Technocrat | December 7, 2018: Al Is Here to Stay

Last week the nation bid farewell to the 41st U.S. president, George H.W. Bush, who left a legacy beyond his presidency. During his time in the White House, Bush was responsible for several IT reforms by which the government still operates.

Driverless Cars Stall in Congress as Trial Lawyers Drop Support

A group representing trial lawyers is opposing legislation on self-driving vehicles after backing one section of the bill earlier this week, saying changes to other areas of the draft bill would harm consumer rights. The American Association for Justice said Monday it could support key arbitration and preemption language in one section of the AV START (S. 1885) bill, which creates the first federal framework for self-driving technology.

Trump’s Artificial Intelligence Strategy Arrives This Spring

The Trump administration will release a national strategy for artificial intelligence in the spring of 2019, according to a senior White House official. The strategy will focus on setting priorities for investment in AI-related research and development, preparing the U.S. workforce for the economic opportunities and challenges posed by AI, and identifying ways to preserve the U.S.’s technological advantage, said Lynn Parker, assistant director of artificial intelligence at the White House Office of Science and Technology Policy (OSTP), at a Dec. 4 conference.

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Campaign Cash Follows GOP Senator Who May Be Drug-Price Firewall

Pharmaceutical industry political action committees gave more to John Barrasso than to any other senator in the recent election, even though his committee assignments won’t put him in a particularly good place to drive health policy. But Barrasso (R-Wyo.) will be the third-highest ranking senator, Republican Conference chairman, in January and those donations could end up paying off for drug companies in the new Congress.

(Bloomberg) — 
The Pentagon says it has started a year-long phase of combat testing for Lockheed Martin’s F-35 jet after a 15-month delay caused by an extension in flight testing, software glitches and delays, and quality issues.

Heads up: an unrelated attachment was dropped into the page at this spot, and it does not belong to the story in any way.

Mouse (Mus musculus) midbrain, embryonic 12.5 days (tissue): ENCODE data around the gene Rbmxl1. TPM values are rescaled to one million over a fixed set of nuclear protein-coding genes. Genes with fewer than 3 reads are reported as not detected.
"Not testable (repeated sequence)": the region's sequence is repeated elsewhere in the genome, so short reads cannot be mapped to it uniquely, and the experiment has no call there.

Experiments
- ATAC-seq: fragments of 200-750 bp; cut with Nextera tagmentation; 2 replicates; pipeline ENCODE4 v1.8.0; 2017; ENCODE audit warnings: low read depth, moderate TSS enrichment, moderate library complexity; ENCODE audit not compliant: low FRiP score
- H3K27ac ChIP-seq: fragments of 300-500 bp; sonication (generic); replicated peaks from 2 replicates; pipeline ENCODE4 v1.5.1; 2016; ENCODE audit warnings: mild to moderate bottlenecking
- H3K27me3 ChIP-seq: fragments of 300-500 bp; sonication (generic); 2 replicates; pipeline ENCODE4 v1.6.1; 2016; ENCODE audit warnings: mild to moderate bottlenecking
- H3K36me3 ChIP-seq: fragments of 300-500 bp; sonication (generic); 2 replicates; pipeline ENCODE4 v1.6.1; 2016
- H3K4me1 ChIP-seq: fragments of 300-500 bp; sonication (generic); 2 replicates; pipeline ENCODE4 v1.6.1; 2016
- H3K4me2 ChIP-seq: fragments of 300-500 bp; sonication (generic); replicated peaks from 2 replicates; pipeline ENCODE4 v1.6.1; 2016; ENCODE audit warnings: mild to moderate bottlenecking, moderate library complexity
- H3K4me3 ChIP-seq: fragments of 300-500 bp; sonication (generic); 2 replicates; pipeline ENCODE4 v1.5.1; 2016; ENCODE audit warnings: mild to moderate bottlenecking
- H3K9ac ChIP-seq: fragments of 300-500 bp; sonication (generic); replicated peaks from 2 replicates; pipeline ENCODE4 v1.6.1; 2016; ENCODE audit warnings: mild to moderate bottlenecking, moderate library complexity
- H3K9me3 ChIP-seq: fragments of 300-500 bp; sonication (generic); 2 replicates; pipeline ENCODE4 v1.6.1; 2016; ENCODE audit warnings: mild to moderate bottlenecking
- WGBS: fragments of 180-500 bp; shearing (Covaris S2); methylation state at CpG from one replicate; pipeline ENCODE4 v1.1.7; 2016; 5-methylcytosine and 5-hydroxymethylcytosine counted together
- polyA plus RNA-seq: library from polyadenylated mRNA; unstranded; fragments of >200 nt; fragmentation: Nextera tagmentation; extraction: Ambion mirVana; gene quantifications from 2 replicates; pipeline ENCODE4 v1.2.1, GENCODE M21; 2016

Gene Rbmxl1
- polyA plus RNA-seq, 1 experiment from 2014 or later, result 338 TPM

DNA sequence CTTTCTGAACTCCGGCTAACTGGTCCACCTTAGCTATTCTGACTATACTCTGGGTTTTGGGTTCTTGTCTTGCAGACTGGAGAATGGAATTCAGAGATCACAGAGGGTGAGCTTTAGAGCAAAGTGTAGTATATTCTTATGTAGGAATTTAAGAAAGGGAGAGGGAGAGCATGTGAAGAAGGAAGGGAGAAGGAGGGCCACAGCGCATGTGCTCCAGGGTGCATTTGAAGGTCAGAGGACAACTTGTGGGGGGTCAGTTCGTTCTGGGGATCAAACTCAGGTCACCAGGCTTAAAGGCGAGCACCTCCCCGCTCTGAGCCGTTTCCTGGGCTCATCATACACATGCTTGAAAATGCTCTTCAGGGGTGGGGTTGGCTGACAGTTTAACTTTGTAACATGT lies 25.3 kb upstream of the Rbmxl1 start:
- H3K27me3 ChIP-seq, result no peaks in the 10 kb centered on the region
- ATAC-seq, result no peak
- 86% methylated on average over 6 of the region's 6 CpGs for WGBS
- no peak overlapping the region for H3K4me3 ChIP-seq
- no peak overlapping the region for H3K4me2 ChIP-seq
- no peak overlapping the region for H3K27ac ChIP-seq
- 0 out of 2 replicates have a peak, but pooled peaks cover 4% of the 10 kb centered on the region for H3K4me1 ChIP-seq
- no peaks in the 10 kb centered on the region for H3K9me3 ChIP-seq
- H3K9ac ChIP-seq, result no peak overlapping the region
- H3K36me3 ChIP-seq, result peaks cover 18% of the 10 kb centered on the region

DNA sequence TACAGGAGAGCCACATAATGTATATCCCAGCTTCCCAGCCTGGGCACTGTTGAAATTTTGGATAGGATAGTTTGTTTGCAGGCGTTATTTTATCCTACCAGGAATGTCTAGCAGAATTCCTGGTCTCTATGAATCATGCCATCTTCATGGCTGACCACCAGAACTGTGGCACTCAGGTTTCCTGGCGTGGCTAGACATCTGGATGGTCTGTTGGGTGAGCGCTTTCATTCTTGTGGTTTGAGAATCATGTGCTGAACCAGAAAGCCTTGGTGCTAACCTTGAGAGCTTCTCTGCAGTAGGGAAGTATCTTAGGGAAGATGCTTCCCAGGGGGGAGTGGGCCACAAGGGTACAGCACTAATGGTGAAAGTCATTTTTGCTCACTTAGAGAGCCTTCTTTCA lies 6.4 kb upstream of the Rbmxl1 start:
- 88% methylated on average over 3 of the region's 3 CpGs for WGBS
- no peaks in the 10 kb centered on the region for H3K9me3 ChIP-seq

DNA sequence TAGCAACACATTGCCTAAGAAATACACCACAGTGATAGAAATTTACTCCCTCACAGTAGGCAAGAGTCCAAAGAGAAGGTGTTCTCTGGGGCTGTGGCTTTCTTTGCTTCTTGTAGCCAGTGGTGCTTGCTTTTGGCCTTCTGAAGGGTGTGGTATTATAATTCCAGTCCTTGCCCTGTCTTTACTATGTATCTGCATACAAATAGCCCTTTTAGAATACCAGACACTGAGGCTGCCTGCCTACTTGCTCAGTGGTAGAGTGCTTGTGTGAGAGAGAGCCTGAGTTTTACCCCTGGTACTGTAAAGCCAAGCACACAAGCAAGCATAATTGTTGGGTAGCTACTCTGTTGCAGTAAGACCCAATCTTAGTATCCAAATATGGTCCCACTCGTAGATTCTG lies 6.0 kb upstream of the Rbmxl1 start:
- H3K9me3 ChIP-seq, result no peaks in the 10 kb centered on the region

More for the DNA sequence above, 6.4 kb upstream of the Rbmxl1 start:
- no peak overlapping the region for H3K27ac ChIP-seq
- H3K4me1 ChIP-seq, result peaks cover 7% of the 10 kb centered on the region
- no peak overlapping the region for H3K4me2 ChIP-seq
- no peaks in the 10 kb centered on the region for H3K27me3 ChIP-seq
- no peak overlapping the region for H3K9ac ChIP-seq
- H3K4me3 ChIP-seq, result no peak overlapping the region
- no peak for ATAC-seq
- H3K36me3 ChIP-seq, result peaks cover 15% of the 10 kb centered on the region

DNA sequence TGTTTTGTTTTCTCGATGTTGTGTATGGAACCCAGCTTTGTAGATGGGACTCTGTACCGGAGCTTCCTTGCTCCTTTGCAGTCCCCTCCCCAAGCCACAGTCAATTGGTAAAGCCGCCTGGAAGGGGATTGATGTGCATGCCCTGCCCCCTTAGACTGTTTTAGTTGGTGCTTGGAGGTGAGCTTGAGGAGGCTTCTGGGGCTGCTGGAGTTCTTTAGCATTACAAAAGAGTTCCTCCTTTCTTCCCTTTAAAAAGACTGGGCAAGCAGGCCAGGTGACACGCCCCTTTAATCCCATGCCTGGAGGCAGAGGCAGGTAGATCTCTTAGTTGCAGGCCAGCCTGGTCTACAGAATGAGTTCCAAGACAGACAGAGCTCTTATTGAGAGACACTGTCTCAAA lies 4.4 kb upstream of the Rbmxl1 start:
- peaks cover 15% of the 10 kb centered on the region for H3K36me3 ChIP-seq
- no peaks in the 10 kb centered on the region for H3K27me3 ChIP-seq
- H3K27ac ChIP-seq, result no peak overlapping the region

• Completion of tests planned for late next summer would be a major step toward full production of the fighter jet
    • “Start of formal operational testing is a milestone more than 18 years in the making,” Vice Adm. Mat Winter, F-35 Program executive officer, says in an email statement
  • By law, F-35 must undergo full combat testing to demonstrate that it’s “operationally effective and suitable” against the most sophisticated aviation and air defense threats before Pentagon can buy the bulk of a planned 2,456 aircraft
  • NOTE: More than 320 F-35s are already operating from 15 bases worldwide as Pentagon and Lockheed continue to wrestle with resolving more than 900 deficiencies, including flaws in the plane’s complex software
    • Successful test would result in first full-rate production contract of as many as 168 jets, up from 141 in a just-completed award
  • Earlier: Lockheed’s F-35 Wins Pentagon Approval for Full Combat Testing

Trump Team Back to Drawing Board on Health Care After Midterms

The Trump administration, undeterred by the Republicans’ loss of their House majority in the midterm elections, wants to resume chipping away at Obamacare in the coming year.

Key Democrats Are Selling Medicare Buy-in Over Medicare for All

Before they consider giving Medicare to all Americans, an influential crop of Democrats will push to let some buy into the public health insurance for seniors. The push to create what is known as a Medicare buy-in program is slated to come from Democrats in both the House and Senate with seats on key panels early in the year.